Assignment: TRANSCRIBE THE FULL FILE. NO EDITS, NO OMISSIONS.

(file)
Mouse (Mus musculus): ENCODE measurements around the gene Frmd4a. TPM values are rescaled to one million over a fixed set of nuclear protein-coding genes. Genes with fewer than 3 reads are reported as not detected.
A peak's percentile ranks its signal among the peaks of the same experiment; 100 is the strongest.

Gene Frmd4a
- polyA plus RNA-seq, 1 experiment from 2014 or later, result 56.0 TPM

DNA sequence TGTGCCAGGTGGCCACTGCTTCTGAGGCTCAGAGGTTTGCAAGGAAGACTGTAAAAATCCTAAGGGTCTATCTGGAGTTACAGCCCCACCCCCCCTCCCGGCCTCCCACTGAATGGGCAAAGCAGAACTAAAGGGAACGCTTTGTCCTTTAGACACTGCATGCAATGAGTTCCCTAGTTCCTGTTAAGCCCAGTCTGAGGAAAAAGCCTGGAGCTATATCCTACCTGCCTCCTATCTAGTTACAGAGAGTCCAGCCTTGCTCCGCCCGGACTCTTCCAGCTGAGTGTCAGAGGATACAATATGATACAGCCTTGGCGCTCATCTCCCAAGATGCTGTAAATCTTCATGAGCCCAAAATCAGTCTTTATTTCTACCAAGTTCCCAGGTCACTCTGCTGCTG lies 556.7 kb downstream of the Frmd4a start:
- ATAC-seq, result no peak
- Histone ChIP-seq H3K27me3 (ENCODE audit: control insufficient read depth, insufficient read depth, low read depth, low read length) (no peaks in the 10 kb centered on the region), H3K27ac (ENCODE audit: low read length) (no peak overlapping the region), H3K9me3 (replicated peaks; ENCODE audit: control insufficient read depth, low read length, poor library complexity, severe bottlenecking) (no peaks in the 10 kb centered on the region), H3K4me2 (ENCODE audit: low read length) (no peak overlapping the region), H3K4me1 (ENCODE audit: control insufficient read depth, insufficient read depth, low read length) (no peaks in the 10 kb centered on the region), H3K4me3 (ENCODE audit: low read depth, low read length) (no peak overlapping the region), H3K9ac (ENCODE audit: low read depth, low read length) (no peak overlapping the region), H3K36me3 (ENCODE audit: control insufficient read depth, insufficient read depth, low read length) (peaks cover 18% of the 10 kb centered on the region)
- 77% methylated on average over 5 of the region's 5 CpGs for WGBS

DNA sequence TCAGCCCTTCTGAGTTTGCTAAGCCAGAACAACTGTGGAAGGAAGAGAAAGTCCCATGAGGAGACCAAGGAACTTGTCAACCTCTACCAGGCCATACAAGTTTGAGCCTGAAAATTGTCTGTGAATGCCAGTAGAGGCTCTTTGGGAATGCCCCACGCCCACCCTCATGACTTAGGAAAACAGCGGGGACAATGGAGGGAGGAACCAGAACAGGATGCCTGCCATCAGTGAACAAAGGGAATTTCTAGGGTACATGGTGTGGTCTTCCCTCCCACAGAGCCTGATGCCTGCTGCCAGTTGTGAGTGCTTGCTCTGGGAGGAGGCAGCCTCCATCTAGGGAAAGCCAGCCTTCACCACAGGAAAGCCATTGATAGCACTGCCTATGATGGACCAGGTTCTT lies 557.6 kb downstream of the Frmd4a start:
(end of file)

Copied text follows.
Mouse (Mus musculus): ENCODE measurements around the gene Frmd4a. TPM values are rescaled to one million over a fixed set of nuclear protein-coding genes. Genes with fewer than 3 reads are reported as not detected.
A peak's percentile ranks its signal among the peaks of the same experiment; 100 is the strongest.

Gene Frmd4a
- polyA plus RNA-seq, 1 experiment from 2014 or later, result 56.0 TPM

DNA sequence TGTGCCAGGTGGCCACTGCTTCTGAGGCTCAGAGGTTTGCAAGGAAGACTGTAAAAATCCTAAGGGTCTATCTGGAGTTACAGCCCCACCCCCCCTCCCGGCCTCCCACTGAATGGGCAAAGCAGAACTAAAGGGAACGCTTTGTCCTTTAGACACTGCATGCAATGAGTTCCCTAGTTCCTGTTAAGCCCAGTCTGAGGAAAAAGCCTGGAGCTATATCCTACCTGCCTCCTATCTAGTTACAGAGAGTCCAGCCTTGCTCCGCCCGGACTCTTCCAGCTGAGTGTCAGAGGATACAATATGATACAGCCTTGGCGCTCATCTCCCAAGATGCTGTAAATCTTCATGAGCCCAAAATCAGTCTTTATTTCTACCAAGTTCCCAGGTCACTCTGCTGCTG lies 556.7 kb downstream of the Frmd4a start:
- ATAC-seq, result no peak
- Histone ChIP-seq H3K27me3 (ENCODE audit: control insufficient read depth, insufficient read depth, low read depth, low read length) (no peaks in the 10 kb centered on the region), H3K27ac (ENCODE audit: low read length) (no peak overlapping the region), H3K9me3 (replicated peaks; ENCODE audit: control insufficient read depth, low read length, poor library complexity, severe bottlenecking) (no peaks in the 10 kb centered on the region), H3K4me2 (ENCODE audit: low read length) (no peak overlapping the region), H3K4me1 (ENCODE audit: control insufficient read depth, insufficient read depth, low read length) (no peaks in the 10 kb centered on the region), H3K4me3 (ENCODE audit: low read depth, low read length) (no peak overlapping the region), H3K9ac (ENCODE audit: low read depth, low read length) (no peak overlapping the region), H3K36me3 (ENCODE audit: control insufficient read depth, insufficient read depth, low read length) (peaks cover 18% of the 10 kb centered on the region)
- 77% methylated on average over 5 of the region's 5 CpGs for WGBS

DNA sequence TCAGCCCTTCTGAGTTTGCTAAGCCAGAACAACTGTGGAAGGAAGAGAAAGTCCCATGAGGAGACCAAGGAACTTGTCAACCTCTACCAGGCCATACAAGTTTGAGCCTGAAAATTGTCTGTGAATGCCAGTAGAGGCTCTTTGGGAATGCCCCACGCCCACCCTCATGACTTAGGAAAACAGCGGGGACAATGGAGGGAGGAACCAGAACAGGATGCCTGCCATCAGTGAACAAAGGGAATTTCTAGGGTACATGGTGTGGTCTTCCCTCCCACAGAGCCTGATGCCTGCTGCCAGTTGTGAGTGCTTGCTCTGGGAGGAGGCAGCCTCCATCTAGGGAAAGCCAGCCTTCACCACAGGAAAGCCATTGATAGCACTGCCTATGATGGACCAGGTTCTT lies 557.6 kb downstream of the Frmd4a start: